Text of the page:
I was struggling to categorise them, New Wave? New New Wave? The Next Wave? Who knows? There was definitely that late 80’s New York era feel to their music along with some Devo for good measure and for some reason they reminded me of the Dandy Warhols. As I’m not really an expert on the bands that influenced the Puppies (Devo being the main one) and I can only speculate and draw from what I do know, but I could definitely see the Puppies supporting someone like The Strokes.
I can’t write a review without mentioning the rhythm section. Ben Faircloth and Rupert Wood are a good solid unit, pounding bass lines and good solid drumming. I must say that I felt bassist Ben seemed a little out of place (not to underrate his bass playing which was excellent) but his look seemed so removed from the other members of the band. Back to the gig and the standout track for me personally was ‘I Feel Like John Wayne’ it has chart potential and a great pounding feel slightly reminiscent of the Dandy Warhol’s Get Off. I found myself comparing them to the Warhol’s because both bands share that raunchy raw energy and great look.
I always get stuck about what to write about keyboard players and I have no idea why. I admire keyboard players more than guitarists but they are so difficult to write about. The Puppies keyboard player Beth Gibson remained cool and collected throughout the gig and I have great respect for keyboard players that can sing too. I find it difficult enough trying to sing and play bass but keyboard? Forget it!
In essence it is Beth’s responsibility to gel the Puppies sound and bring it into focus with the rhythm section, Luke’s punky guitar style and Becky’s charismatic vocals; something Beth does whilst also providing the harmonies.
The crowd clearly loved every minute of it and it was getting a little rowdy down the front. Soon it was all over and then something happened which I have never seen from an unsigned band playing in London. They got an encore – and the sound guys encouraged it! Sound engineers have normally shut down the desk and are propping up the bar before the last cymbal crash is heard. Tonight they let them play on. I think they would have got lynched otherwise though so probably a wise decision. But, just when I thought the Puppies could do no wrong they dashed all my hopes – they played a cover version. A COVER VERSION! In LONDON! My heart sank as the started to play the Bangles Walk Like an Egyptian, they had committed a cardinal sin. Why did they have to do this with so many excellent songs of their own? My mind raced back to Manchester where I saw a band get bottled for playing a Stone Roses track and I feared the worst…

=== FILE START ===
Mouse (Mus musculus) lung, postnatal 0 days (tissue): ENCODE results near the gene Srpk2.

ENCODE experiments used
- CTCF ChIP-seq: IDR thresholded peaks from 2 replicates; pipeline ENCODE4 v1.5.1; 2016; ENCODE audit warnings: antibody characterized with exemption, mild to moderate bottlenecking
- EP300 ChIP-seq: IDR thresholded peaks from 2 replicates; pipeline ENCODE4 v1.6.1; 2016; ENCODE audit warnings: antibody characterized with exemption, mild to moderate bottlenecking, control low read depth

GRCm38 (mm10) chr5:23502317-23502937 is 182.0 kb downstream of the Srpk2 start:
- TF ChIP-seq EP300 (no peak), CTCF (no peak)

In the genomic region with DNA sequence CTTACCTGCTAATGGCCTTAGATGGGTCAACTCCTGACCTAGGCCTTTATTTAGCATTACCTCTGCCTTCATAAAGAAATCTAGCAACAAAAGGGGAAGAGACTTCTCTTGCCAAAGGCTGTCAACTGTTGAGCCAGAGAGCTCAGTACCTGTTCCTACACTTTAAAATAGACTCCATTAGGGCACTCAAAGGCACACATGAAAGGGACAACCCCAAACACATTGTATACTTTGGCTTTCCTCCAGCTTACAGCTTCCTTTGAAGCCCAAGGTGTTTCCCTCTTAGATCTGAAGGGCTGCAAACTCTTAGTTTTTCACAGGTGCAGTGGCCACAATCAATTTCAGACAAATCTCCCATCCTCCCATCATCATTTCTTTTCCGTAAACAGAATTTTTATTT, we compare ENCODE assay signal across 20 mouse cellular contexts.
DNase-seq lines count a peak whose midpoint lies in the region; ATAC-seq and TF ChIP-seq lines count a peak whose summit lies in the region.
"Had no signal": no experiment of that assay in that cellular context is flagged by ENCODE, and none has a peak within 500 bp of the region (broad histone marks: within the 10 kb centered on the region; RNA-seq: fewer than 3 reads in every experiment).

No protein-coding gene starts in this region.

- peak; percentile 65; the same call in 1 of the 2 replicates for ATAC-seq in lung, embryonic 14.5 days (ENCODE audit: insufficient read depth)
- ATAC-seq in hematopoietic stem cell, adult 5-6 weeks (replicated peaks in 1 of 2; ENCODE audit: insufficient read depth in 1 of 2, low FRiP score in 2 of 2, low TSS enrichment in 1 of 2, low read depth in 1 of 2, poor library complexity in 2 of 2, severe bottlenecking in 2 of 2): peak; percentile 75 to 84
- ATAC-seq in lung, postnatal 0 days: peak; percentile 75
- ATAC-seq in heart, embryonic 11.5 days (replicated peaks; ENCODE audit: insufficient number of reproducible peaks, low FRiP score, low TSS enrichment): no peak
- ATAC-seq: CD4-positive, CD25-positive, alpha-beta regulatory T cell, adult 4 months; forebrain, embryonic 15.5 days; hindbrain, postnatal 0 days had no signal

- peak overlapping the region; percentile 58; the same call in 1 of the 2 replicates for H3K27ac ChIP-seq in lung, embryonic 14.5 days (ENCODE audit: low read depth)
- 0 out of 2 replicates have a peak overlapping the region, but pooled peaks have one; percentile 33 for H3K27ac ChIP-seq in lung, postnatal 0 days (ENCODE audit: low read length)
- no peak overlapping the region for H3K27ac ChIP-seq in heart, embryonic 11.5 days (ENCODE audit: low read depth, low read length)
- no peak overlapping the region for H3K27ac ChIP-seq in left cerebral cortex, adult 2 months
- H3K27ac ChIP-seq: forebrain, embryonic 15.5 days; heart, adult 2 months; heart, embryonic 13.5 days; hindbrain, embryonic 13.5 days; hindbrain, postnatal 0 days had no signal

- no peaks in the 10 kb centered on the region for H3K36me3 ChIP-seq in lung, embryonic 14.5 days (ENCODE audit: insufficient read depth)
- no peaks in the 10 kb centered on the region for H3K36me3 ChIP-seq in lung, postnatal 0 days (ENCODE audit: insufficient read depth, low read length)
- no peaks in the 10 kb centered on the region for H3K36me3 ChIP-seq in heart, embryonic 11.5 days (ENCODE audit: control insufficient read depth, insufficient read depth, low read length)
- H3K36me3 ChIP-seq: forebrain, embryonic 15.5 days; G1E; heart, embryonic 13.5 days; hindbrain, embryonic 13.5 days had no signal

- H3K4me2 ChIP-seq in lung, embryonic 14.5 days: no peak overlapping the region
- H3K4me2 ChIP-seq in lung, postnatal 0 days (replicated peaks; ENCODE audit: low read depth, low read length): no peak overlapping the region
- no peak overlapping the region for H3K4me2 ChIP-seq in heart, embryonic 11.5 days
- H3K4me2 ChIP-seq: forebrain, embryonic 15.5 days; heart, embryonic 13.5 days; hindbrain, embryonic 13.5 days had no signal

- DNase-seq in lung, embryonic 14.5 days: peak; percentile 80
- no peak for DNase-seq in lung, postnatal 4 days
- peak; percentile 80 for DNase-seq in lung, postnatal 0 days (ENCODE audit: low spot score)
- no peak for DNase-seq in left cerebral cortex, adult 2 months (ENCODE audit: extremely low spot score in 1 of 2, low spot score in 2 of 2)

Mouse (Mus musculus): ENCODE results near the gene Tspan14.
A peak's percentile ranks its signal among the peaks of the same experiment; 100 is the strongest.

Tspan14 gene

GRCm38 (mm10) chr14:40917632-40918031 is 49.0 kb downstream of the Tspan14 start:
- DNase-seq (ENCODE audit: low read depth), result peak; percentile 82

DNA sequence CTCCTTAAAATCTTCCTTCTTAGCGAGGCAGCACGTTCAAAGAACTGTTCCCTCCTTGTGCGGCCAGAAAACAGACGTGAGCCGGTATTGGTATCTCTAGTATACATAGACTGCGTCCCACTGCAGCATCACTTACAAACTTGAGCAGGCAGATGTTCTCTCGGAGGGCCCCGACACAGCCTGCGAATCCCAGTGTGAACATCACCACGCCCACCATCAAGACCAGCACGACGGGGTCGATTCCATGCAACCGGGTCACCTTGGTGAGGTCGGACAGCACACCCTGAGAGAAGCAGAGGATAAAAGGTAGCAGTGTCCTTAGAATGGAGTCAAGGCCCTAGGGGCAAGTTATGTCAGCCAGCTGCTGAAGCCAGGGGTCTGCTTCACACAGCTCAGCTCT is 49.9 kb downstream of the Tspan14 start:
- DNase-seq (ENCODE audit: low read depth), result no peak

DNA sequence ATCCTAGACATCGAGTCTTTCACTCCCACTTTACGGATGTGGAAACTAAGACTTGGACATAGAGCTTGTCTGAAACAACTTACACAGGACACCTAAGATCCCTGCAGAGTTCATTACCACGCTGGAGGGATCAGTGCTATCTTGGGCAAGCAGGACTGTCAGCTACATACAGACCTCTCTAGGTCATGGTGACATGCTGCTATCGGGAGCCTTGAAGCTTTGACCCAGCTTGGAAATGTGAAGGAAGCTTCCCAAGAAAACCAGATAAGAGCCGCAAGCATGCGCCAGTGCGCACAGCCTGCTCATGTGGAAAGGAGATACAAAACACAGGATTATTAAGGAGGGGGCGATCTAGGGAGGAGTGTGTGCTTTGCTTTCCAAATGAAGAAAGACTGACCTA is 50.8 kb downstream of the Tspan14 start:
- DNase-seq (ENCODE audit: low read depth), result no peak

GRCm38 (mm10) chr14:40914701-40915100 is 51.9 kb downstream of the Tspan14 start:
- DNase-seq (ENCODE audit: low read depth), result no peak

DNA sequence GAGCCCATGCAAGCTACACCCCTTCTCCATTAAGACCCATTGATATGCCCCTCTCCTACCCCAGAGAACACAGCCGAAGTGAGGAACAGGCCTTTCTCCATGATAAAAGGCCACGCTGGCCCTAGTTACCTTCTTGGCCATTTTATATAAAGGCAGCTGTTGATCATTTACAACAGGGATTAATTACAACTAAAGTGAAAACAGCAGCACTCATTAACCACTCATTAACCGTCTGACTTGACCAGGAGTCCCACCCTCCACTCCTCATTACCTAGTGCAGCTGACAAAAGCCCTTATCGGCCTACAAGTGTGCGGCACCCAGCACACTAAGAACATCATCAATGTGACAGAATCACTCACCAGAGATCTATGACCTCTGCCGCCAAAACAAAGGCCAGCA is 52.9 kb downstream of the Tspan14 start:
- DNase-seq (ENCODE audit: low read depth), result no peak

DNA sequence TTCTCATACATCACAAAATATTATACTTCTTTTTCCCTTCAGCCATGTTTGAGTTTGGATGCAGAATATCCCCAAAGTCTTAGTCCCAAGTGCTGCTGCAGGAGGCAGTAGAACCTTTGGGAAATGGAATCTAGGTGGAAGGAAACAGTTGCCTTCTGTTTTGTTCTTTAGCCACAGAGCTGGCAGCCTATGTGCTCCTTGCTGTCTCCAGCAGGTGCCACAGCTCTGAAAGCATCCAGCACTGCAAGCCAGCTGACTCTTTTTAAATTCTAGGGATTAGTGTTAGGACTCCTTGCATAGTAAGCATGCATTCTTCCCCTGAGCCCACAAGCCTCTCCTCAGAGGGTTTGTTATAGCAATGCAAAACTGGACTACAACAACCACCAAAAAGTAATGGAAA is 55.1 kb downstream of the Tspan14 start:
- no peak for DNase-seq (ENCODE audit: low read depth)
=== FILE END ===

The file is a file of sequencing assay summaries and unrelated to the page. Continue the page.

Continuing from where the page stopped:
There’s nothing worse than being wrong is there? The crowd lapped it up. In fact a few more people came back in from the bar to watch them play the cover. Another raucous ovation and the end of an excellent debut gig.
The Hot Puppies are a very watchable band and do possess that first listen quality. Their songs are catchy and well constructed, short but sincere. They seem to share a mutual empathy on stage which flows out onto their audience. I really hope this band succeed and I would recommend going to see them if you ever have the chance. I couldn’t really find many bad points because most of them will disappear with time and experience. As a band, the Hot Puppies still have a long way to go but you know they are going to enjoy every damn minute of it.
(Chris ‘Bamber’ Bainbridge)